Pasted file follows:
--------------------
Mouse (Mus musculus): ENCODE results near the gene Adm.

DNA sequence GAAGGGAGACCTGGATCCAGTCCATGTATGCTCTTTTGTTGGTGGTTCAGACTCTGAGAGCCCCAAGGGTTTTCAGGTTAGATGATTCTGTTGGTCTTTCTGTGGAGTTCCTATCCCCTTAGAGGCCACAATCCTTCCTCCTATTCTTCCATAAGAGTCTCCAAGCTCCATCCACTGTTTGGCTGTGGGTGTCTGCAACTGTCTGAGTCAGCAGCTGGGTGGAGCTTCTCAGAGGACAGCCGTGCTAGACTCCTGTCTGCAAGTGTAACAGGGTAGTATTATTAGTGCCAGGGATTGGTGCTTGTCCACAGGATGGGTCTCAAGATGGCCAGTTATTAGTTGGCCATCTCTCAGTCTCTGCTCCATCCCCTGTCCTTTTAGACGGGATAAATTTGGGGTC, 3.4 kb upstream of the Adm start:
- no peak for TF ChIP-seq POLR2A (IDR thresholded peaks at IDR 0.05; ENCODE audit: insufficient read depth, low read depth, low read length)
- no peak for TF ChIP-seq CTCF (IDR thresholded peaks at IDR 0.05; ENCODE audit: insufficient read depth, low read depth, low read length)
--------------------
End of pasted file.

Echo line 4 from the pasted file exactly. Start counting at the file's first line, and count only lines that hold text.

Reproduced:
- no peak for TF ChIP-seq CTCF (IDR thresholded peaks at IDR 0.05; ENCODE audit: insufficient read depth, low read depth, low read length)